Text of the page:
Pruning and deadheading

Pinch back the growing tips of young plants to encourage bushier growth and more flowers.

Deadhead spent flowers to promote continuous blooming.

Salvia viridis: Pests and diseases

Salvia viridis is relatively resistant to pests and diseases. However, keep an eye out for aphids, whiteflies, and spider mites. Treat any infestations promptly with appropriate insecticidal soap or neem oil.

Understanding bracts

When exploring the incredible world of plants like Salvia viridis, one term that often captures the attention of gardeners is "bract."

Bracts are an integral part of the plant's anatomy and play a significant role in its overall appearance and reproduction.

In the case of Salvia viridis, the bracts are one of the main attractions, contributing to its visual allure. Let's take a closer look at what bracts are and why they make Salvia viridis a captivating choice for any garden.

What are bracts?

Bracts are modified leaves that are distinct from the plant's regular foliage.

They are usually located just below the flowers or inflorescence, serving as protective structures or accessories that enhance the attractiveness of the plant. While bracts might resemble petals or sepals, they have unique functions that set them apart.

What do bracts do?

Protection: Bracts often serve as protective coverings for flowers, buds, or fruits. They shield delicate reproductive structures from environmental factors, such as excessive sunlight, wind, or rain. This protective function ensures the reproductive success of the plant.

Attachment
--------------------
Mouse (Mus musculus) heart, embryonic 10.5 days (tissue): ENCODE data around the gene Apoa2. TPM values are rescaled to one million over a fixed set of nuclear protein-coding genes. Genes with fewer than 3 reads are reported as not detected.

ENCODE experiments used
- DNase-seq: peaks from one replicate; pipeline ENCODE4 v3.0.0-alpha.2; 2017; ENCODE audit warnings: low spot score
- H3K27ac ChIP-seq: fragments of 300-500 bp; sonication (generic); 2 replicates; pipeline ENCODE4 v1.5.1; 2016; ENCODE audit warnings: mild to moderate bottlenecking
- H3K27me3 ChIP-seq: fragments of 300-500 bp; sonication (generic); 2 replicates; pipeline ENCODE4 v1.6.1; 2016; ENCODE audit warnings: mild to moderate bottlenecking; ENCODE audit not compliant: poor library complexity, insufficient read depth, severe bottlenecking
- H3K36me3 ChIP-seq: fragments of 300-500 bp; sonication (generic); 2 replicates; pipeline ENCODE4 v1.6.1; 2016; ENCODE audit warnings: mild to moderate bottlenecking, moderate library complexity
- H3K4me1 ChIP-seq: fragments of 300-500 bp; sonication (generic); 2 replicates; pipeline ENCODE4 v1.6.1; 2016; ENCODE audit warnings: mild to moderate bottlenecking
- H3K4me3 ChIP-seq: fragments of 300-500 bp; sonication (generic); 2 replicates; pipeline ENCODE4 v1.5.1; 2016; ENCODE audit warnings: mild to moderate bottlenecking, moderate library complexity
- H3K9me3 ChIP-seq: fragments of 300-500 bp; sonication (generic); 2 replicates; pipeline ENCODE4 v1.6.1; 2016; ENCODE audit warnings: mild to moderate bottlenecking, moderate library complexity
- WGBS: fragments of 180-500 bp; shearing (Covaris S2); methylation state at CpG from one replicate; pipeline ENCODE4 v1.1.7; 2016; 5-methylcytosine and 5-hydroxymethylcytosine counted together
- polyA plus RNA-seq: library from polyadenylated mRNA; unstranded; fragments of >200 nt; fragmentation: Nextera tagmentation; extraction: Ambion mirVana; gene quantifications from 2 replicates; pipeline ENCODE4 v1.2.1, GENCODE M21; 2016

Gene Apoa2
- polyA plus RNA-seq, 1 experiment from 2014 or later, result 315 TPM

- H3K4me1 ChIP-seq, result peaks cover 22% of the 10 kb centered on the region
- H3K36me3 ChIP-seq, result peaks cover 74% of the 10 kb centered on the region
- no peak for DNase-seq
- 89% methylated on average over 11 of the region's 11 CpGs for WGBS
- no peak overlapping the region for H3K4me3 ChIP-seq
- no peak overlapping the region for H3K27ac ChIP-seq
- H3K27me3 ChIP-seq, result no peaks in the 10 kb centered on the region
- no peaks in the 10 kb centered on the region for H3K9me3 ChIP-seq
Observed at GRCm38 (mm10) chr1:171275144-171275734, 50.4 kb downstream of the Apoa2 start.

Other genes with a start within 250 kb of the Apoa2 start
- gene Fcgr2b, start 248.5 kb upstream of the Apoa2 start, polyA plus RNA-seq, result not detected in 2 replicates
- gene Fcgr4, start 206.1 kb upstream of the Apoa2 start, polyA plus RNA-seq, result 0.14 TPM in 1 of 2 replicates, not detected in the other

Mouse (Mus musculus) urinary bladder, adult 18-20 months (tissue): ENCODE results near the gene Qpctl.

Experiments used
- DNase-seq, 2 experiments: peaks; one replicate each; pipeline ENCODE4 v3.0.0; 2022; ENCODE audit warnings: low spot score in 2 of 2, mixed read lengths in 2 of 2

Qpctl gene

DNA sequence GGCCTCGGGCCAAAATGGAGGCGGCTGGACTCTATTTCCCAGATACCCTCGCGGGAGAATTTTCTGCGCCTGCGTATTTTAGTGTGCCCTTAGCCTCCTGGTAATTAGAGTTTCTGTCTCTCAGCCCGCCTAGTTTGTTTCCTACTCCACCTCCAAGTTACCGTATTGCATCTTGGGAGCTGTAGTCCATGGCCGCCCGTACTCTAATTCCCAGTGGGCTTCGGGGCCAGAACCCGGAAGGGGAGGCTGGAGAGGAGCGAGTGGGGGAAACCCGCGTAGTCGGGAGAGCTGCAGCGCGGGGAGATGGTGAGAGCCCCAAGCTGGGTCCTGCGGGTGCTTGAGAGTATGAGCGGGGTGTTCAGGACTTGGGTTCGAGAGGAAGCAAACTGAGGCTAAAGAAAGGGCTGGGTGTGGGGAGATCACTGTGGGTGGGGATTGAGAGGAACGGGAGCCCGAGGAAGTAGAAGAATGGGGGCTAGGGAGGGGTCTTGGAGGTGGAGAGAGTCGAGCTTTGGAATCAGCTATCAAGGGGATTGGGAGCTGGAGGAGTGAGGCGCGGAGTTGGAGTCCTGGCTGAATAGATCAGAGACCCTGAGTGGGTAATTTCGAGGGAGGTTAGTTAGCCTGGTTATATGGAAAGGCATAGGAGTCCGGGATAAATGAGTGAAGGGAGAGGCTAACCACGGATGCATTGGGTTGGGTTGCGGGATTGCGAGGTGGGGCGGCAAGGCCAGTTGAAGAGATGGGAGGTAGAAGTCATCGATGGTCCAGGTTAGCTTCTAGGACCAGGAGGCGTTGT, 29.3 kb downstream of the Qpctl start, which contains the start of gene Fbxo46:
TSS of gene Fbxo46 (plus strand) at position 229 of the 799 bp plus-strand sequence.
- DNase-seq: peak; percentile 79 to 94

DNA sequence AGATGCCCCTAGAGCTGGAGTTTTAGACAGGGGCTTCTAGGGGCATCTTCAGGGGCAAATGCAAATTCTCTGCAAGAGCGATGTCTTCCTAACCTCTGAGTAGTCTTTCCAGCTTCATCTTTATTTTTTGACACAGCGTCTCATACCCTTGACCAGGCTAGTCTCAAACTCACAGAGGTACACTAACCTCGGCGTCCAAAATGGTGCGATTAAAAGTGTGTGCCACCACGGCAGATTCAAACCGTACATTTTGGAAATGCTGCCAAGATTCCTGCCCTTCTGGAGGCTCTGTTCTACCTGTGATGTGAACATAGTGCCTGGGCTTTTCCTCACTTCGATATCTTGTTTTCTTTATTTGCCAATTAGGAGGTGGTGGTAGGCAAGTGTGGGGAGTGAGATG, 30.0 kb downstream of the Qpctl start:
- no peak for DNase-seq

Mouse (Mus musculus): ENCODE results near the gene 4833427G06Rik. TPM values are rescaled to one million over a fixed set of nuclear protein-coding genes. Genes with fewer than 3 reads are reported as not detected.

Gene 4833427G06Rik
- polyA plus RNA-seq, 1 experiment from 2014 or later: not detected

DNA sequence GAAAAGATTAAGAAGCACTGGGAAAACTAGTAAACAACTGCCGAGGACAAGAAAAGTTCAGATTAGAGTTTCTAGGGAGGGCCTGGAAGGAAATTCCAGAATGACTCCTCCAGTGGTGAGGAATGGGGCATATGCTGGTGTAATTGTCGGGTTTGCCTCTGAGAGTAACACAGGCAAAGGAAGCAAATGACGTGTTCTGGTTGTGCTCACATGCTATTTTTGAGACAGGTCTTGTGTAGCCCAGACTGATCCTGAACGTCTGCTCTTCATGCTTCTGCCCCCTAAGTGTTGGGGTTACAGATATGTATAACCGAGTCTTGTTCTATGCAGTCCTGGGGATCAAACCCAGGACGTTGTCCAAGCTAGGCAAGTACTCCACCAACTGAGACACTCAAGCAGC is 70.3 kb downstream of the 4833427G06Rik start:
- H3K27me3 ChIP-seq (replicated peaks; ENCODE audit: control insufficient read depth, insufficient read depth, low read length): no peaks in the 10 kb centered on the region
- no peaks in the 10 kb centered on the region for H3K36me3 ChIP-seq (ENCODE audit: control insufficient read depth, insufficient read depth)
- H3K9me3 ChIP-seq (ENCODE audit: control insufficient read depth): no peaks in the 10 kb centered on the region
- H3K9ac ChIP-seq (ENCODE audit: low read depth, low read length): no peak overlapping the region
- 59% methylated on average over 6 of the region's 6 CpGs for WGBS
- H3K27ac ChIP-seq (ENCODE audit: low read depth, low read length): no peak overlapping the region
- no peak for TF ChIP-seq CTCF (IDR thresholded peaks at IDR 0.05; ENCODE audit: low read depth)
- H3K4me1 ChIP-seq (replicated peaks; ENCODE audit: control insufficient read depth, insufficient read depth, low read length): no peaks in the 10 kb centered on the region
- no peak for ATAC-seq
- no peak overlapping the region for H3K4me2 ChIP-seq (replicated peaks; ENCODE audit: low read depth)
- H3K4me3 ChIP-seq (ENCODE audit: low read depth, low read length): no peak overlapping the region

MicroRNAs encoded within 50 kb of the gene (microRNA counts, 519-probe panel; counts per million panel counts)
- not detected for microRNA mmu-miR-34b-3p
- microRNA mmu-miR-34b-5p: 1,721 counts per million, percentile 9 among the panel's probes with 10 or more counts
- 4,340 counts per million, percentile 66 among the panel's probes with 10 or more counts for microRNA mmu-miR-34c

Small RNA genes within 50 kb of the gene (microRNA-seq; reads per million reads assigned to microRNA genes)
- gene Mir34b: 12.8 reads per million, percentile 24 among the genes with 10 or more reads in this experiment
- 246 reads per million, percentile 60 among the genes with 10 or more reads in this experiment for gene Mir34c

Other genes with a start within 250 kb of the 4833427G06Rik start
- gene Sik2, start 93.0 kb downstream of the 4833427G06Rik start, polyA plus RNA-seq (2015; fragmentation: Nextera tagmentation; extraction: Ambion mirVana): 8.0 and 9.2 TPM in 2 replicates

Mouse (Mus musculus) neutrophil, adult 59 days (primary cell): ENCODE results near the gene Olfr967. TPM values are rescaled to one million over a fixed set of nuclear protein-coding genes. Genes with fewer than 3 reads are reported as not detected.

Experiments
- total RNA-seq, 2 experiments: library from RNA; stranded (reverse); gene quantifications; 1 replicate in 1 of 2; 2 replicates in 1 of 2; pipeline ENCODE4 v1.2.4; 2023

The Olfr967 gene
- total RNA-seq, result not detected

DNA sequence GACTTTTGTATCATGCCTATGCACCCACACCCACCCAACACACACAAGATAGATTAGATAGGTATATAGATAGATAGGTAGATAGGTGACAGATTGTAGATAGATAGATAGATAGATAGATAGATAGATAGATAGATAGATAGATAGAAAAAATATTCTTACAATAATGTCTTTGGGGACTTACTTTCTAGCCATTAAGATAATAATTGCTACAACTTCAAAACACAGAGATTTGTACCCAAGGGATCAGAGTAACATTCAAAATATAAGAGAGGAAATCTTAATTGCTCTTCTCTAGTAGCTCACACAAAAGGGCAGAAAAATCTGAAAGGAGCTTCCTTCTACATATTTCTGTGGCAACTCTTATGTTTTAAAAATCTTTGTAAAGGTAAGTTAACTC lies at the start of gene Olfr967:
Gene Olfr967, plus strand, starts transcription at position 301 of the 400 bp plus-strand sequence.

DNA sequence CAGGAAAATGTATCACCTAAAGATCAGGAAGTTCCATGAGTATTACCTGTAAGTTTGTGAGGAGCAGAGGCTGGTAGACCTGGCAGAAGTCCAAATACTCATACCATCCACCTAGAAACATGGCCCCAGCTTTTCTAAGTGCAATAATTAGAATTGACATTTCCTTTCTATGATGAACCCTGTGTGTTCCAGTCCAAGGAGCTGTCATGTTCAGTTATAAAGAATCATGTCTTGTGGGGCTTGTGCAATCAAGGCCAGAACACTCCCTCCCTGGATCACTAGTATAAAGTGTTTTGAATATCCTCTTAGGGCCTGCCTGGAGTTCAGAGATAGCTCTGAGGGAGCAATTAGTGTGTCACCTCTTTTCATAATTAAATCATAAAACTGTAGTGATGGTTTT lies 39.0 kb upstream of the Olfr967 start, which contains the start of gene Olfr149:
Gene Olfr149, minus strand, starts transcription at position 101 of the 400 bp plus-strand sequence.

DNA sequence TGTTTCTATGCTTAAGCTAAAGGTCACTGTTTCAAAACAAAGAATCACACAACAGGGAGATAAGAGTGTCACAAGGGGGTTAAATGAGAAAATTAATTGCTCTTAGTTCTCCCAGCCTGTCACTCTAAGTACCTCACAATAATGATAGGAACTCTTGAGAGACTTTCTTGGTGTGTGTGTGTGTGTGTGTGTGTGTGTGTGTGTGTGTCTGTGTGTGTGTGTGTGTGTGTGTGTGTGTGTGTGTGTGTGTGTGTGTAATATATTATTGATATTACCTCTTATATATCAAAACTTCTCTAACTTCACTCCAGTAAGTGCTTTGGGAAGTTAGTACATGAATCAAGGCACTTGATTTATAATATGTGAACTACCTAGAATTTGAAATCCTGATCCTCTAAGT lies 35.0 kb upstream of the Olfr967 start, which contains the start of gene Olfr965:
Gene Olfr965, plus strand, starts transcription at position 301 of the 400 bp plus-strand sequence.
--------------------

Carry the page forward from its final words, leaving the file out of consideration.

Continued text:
Attractiveness: Bracts are responsible for the vibrant colors and intriguing patterns that catch the eye. In the case of Salvia viridis, the colorful pink, blue or white bracts surround the inconspicuous tubular flowers, transforming the plant into a mesmerizing spectacle. These eye-catching bracts play a role in attracting pollinators, such as bees and butterflies, to aid in the process of pollination.

Camouflage: Some plants use bracts to mimic petals or other structures, thereby enhancing their chances of being pollinated. This strategy can be observed in various plant species, where bracts imitate petals to attract pollinators without expending the energy required to produce numerous showy petals.

The bracts of Salvia viridis

Salvia viridis is renowned for its stunning bracts that come in an array of vibrant colors.

The bracts of Salvia viridis surround the inconspicuous tubular flowers, forming a visually striking contrast between the small flowers and the larger, colorful bracts. The array of colors — ranging from soft pinks and purples to bold blues and whites — adds depth and dimension to the plant's appearance, making it an ideal candidate for ornamental use.

Can you eat Salvia viridis?